"from another angle, is there (desirable) image-wise stain, as should be the case if the stain is due to a developing agent, or only this general stain that acts like fog and possibly a contrast filter (by reducing blue light relative to green, due to its overall yellowish tint, it should reduce contrast on VC paper)?

    >I guess it is a general stain due to tannins.
    >We are using a lot of coffe (4 tsp/cup) so it is like those super
    >syrupy brazilian cafezinhos or turkish coffees.

    "I still haven't had time to revisit my negatives with a color scan to try to verify if they have higher contrast in blue channel than in red (which would suggest imagewise stain), or attempt to sample densities locally in highlights and shadows on blue vs. red. I do know that they scan more easily and produce better scanned images (scanning with white light, as a B&W so presumably color channels combined within the scanner, though some scanners scan with green channel only for B&W) than any comparably dense negatives I've produced previously."

    >Good point, it acts like a VC filter, I checked the times of
    >exposure using and EM-10 enlarger meter (that I calibrated a while
    >ago) and found that after printing, the midtones were about 1/2 stop
    >below what I thought they would. Lowtones looked a bit light and the
    > highlights seemed OK.
    > Since I used 6x6 negs I can't scan them.
    > Let us know what you find with the color experiment.
     
  55. I scanned a couple fo my enlargements from 6x6 Ilford Fp4+ in Caffenol Plus (2 tsp of salt/500 ml added)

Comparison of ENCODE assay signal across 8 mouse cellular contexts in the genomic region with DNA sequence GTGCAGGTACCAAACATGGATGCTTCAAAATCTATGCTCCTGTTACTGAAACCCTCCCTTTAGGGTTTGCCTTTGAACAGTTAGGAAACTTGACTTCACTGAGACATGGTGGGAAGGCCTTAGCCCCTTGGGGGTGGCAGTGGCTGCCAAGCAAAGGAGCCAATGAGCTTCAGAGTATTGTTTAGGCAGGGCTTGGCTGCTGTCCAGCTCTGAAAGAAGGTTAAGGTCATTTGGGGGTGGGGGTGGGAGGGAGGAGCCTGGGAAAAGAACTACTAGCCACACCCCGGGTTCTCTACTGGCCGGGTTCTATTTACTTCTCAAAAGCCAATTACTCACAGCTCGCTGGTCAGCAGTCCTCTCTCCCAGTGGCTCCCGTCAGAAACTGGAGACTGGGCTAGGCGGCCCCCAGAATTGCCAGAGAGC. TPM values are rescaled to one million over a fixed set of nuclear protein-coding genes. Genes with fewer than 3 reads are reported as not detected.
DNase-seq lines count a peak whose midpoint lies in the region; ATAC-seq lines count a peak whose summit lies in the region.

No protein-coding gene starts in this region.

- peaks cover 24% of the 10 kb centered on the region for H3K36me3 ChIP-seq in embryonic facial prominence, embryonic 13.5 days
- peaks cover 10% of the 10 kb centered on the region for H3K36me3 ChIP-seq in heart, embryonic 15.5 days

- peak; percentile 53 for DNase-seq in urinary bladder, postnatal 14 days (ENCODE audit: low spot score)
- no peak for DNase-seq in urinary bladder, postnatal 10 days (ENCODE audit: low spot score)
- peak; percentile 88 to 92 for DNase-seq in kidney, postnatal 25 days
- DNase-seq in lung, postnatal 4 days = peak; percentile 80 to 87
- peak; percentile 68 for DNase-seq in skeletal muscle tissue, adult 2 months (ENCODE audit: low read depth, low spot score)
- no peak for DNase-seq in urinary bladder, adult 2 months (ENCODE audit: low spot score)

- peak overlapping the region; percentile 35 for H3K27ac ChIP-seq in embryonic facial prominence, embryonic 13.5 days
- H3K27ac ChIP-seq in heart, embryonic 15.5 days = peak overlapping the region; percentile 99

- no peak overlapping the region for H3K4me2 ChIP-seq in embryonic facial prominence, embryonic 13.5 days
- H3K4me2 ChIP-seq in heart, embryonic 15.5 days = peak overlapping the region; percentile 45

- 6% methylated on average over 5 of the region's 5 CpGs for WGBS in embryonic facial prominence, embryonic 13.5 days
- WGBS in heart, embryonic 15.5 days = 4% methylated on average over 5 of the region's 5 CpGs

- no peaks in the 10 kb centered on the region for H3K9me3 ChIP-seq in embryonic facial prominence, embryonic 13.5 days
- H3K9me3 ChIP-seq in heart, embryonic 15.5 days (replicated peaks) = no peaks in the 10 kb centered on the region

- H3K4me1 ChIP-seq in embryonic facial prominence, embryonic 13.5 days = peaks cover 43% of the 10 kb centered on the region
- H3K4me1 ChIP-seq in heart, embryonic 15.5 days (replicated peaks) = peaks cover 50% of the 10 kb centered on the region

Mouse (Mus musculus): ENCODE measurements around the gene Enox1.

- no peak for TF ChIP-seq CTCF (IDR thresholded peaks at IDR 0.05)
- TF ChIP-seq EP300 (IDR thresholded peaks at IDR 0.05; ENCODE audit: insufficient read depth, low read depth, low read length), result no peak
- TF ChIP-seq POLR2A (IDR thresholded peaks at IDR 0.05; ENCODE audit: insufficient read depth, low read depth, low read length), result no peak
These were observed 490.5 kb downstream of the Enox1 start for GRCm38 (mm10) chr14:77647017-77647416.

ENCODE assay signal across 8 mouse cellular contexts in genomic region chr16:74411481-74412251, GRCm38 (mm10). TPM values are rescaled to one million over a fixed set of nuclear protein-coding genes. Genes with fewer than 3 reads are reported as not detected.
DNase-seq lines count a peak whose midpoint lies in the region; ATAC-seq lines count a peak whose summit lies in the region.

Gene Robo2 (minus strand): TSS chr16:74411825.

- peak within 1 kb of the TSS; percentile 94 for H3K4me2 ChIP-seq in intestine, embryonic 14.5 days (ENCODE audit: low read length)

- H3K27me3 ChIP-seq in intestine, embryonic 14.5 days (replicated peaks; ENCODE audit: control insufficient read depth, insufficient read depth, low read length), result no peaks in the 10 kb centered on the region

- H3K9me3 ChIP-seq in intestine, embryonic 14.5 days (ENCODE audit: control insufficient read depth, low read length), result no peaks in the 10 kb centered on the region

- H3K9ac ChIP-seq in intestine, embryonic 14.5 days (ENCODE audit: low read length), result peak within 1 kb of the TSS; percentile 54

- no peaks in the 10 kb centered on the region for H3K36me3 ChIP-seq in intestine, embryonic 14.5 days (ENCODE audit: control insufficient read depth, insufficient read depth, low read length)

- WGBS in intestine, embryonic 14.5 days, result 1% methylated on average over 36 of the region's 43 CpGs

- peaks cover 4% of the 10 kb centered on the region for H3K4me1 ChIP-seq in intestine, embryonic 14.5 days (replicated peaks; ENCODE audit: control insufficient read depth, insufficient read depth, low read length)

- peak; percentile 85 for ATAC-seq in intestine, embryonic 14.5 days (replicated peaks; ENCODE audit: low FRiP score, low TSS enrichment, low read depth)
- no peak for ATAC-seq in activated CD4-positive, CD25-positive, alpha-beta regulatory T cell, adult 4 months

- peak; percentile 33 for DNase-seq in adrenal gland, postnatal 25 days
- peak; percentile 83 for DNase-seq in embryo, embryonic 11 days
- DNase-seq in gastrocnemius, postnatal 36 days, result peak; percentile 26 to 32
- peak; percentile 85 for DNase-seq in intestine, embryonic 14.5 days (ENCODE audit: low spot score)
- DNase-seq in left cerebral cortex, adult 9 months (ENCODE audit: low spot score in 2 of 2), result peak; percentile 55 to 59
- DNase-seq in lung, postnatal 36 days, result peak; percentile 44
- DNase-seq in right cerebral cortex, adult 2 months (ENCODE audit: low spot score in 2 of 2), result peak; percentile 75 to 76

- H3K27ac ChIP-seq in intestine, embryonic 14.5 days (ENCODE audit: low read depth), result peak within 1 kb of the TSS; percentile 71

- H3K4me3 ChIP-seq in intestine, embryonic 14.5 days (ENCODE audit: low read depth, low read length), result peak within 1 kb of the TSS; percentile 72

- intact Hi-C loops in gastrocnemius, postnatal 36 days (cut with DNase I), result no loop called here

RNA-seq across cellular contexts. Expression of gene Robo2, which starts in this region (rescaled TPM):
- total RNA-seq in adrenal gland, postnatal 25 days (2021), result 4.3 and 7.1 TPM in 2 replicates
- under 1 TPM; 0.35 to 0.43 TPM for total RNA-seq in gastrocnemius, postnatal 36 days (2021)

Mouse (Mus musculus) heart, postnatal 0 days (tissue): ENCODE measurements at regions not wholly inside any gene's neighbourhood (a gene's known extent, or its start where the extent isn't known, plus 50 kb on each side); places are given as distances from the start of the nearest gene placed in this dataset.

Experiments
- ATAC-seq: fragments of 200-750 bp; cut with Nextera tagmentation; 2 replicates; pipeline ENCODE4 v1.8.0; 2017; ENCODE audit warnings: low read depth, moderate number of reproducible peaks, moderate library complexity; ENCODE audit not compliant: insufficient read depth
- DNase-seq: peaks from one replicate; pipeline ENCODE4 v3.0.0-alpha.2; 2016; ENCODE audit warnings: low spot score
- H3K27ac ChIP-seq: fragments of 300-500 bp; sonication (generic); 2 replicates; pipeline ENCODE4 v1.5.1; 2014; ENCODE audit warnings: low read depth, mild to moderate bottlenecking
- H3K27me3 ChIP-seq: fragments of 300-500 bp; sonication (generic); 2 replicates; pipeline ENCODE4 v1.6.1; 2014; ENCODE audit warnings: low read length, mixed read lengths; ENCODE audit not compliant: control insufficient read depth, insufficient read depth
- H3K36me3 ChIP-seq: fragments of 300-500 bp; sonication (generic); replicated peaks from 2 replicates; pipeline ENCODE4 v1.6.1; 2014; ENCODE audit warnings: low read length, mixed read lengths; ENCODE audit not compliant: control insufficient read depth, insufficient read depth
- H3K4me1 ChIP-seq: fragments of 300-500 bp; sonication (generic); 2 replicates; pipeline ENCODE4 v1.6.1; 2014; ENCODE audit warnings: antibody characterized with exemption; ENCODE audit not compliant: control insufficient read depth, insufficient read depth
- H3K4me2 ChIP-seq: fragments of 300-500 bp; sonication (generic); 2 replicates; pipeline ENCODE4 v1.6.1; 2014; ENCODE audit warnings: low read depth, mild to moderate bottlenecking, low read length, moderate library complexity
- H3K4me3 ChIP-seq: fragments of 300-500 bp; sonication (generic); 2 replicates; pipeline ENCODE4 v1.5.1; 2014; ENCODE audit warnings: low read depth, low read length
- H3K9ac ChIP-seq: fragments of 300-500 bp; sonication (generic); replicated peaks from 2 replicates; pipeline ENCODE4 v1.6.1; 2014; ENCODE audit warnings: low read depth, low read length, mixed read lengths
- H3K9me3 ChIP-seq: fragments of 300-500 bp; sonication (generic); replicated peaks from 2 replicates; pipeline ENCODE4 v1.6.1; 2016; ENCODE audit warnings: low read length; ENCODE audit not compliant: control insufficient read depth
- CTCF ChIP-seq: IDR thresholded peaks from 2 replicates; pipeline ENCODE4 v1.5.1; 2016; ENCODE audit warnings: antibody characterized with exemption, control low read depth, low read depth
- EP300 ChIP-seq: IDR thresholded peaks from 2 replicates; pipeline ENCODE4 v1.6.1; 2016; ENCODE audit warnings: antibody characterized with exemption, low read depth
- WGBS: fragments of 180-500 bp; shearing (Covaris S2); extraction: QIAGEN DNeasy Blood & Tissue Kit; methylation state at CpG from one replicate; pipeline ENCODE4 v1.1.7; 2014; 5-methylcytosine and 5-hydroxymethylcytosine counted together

http://www.photo.net/photodb/folder.tcl?folder_id=395970
     
  56. In the daughter detail picture, it looks like it's reticulated grain.
    Or am I seeing something else?
     
  57. It is a 3x enlargement and then I scanned that portion of the enlargement.
    I personally could see little grain with my scope. Mybe it is the Pearl Texture showing in the scan?
     
  58. Okay fellows, I should have weighed in on this earlier but I just moved to another city and haven't had access to my books or a good Net connection. Caffeine has nothing in its structure to suggest developing activity. But I looked up caffeic acid, and its structure has nothing to do with caffeine (all they seem to share is their name, which indicates their initial isolation from coffee). The crux of it is that caffeic acid is a catechol ("pyrocatechol") derivative. That explains its reducing (and film developing) action. It can be isolated from green (unripe) coffee as well as roasted coffee beans, and from the leaves of plants.

    For the organic chemists out there, it is basically a 3,4-dihydroxy derivative of cinnamic acid. It appears to be found naturally as a glycoside ester through its carboxylate group (in which form it is known as chlorogenic acid) and that this glycoside is lost in the harvesting/roasting process. Looks like chlorogenic acid would be just as effective a developer anyway. I couldn't identify the sugar part of the glycoside.

    My Merck Index gives several references to older literature on its isolation, synthesis, etc. Anyone who is interested can e-mail me.
     
  59. Cinnamic acid sounded familiar, so I went to an old thread and found
    this information~~


    >Some time ago, there was a discussion on Ilford ID-11 plus. Here's the information I just received from Ilford. Interesting. So now we know.

    **************************************************************************

    Cinnamic acid disulfide is a silver sequestering agent which helped to keep silver in solution. It was added to help reduce the re-depositing of silver into the film emulsion. The result was reduced overall fog levels, produced cleaner, brighter looking negatives.
    ILFORD ID 11 Plus was discontinued about 4 years ago because it was found that Cinnamic acid disulfide appeared to reduce the film speed of some new technology films.<